Public reaction to Mrs. Munoz’s case ranged from strong support and hope that her child would be born, to claims that hospital officials were treating her deceased body as an incubator to “preserve the fetus she carried.” In the end, a judge in Fort Worth ordered Mrs. Munoz’s corpse to be disconnected from life support, even though the pregnancy had been successfully maintained for nearly two months and Nichole was a mere stone’s throw from viability. While it was clearly a difficult and heart-wrenching situation for all involved, including the courts, this legal decision seemed questionable, given the uncertainty surrounding Nichole’s actual medical condition and her apparent proximity to being able to be delivered.

Rev. Tadeusz Pacholczyk, Ph.D. earned his doctorate in neuroscience from Yale and did post-doctoral work at Harvard. He is a priest of the diocese of Fall River, Mass., and serves as the Director of Education at The National Catholic Bioethics Center in Philadelphia. See www.ncbcenter.org

COMING UP: Father Jan Mucha remembered for his ‘joy and simplicity’

Sign up for a digital subscription to Denver Catholic!

When Father Marek Ciesla was 11 years old, he encountered a priest in his hometown in northern Poland who was visiting his parish on mission.

“I was impressed,” said Father Ciesla. “A couple of my friends and I were talking about how energetic, how wonderful this priest was. I think in this way he inspired us a little bit to follow the call to the priesthood.”

The priest was Father Jan Mucha, and little did Father Ciesla know that decades later and an ocean away, he would reunite with the man that inspired him and his friend to pursue the priesthood.

In 2010 when Father Mucha was retiring from his role as pastor of St. Joseph Polish Catholic Church in Denver, Father Ciesla was sent from Poland to the Archdiocese of Denver to take his place.

The priests spent two days together, and Father Ciesla was struck by the familiarity of Father Mucha.

“For some reason, the way he was talking and the words he was using, something rang a bell,” he said. “I asked him if he remembers visiting my parish. And he said, ‘Oh, yeah, I had it on my list. I remember.’”

Father Ciesla was amazed that the man he was there to replace was the same one who had impacted his life all those years ago.

“God works in mysterious ways,” said Father Ciesla. “I never thought I would meet him again.”

Father Mucha passed away March 21 after serving the archdiocese for 40 years. He was 88 years old.

Father Mucha was born March 16, 1930 in Gron, Poland to parents Kazimierz and Aniela Mucha. He was one of five children. Father Mucha attended high school in Kraków and went on to study philosophy and theology at a seminary in Tarnów.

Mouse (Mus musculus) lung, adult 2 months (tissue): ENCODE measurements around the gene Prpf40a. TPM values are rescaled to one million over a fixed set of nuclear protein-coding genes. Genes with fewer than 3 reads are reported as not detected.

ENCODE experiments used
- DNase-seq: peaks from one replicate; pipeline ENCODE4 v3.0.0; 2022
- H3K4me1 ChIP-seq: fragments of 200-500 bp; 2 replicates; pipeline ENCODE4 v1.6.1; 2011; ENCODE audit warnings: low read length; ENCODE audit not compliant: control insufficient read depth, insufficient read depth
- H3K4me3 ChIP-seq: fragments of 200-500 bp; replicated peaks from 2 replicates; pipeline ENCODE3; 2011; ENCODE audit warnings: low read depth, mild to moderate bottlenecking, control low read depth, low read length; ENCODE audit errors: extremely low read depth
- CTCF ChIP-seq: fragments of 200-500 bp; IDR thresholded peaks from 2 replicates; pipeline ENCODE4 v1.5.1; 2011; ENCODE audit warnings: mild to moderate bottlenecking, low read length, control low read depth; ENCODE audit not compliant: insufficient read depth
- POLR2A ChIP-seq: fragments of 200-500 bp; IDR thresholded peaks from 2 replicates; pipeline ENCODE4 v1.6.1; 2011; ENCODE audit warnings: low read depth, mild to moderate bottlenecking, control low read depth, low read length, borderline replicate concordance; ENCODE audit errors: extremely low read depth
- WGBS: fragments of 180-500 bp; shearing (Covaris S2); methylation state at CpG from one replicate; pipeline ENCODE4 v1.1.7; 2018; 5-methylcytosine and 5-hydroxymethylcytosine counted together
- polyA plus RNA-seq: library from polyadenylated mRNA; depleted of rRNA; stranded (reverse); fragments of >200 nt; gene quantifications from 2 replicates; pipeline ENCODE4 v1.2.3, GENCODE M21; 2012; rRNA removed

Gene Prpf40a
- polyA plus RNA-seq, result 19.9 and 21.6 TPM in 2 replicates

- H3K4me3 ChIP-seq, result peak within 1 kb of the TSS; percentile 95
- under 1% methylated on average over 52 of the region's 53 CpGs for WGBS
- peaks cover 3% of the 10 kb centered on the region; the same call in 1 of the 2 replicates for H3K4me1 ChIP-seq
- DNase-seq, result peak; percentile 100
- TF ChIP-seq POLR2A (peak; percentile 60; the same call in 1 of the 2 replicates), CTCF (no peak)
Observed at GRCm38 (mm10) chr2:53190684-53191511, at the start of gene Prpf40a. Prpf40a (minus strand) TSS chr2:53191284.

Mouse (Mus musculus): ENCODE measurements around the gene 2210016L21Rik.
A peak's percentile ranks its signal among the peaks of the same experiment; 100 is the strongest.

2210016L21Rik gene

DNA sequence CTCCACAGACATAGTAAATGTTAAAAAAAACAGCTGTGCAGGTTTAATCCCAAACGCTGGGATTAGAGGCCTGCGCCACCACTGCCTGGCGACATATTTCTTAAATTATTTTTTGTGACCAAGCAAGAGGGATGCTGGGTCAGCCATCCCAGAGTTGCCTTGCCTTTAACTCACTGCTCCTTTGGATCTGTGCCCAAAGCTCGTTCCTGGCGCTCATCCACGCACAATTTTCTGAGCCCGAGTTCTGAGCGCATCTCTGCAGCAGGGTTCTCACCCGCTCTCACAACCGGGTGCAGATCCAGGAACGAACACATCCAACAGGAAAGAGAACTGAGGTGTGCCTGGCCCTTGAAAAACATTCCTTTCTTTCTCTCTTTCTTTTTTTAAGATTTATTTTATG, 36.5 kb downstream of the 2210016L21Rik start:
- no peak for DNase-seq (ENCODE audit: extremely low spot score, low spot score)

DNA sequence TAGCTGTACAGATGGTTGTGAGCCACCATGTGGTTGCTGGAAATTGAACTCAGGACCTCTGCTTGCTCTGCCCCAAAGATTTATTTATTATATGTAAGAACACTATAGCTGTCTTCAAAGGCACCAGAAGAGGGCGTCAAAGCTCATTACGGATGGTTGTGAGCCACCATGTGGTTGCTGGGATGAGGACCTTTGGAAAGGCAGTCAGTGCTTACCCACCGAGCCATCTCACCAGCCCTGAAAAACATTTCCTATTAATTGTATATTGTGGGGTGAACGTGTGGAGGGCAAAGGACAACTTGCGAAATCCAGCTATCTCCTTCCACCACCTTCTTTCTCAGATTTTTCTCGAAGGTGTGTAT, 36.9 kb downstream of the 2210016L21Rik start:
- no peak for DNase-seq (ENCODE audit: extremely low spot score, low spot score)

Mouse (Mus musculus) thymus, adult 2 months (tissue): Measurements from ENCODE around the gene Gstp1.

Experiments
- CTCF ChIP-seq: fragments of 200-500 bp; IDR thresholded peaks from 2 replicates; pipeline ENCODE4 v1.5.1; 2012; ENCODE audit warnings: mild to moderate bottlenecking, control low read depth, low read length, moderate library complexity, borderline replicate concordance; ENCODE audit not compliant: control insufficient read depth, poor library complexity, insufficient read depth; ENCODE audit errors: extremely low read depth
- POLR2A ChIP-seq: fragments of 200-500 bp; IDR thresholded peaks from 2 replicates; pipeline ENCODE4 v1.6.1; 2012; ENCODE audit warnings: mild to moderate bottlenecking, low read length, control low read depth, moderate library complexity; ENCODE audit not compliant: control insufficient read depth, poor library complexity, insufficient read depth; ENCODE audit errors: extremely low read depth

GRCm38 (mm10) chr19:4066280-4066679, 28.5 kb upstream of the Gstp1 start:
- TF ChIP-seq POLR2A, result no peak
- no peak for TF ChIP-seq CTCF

Father Mucha was ordained December 19, 1954 in Tarnów by Auxiliary Bishop Karol Pękala. He served at St. Theresa Parish in Lublin, Sacred Heart Parish in Florynka and as a Latin teacher at Sacred Heart Novice House in Mszana Dolna.

He was incardinated into the Archdiocese of Denver on April 20, 1978. Before he was granted retirement status in August of 2010, he served at St. Joseph Polish for nearly 40 years.

“Father Mucha was dedicated to his people and there was a joy about him,” said Msgr. Bernard Schmitz, who had known Father Mucha since his own ordination in 1974 and more recently within his former role as Vicar for Clergy.

“I admired his joy and simplicity,” said Msgr. Schmitz. “He seemed to have no guile and what you saw is what you got. He was very proud of his Polish heritage and was unafraid to be Polish.”

Father Mucha’s move to the United States came about after he visited St. Joseph Polish while on vacation. The pastor at the time was sick, and parishioners asked Father Mucha to stay.

After receiving approval from his superiors in Poland and the archbishop in Denver, Father Mucha did stay, and ended up serving the parish for nearly four decades.

“He was happy to serve here,” said Father Ciesla. “All the time, he was a man of faith. He kept his eye on Jesus.”

Msgr. Schmitz believes Father Mucha’s faithfulness and tenacity as a priest will leave a lasting impression on those he served.

“He was dedicated to the priesthood and didn’t want to retire until he was sure his people would be well taken care of,” said Msgr. Schmitz. “He could come across as tough, but really he was a compassionate person [with] a heart open to the Lord’s work.”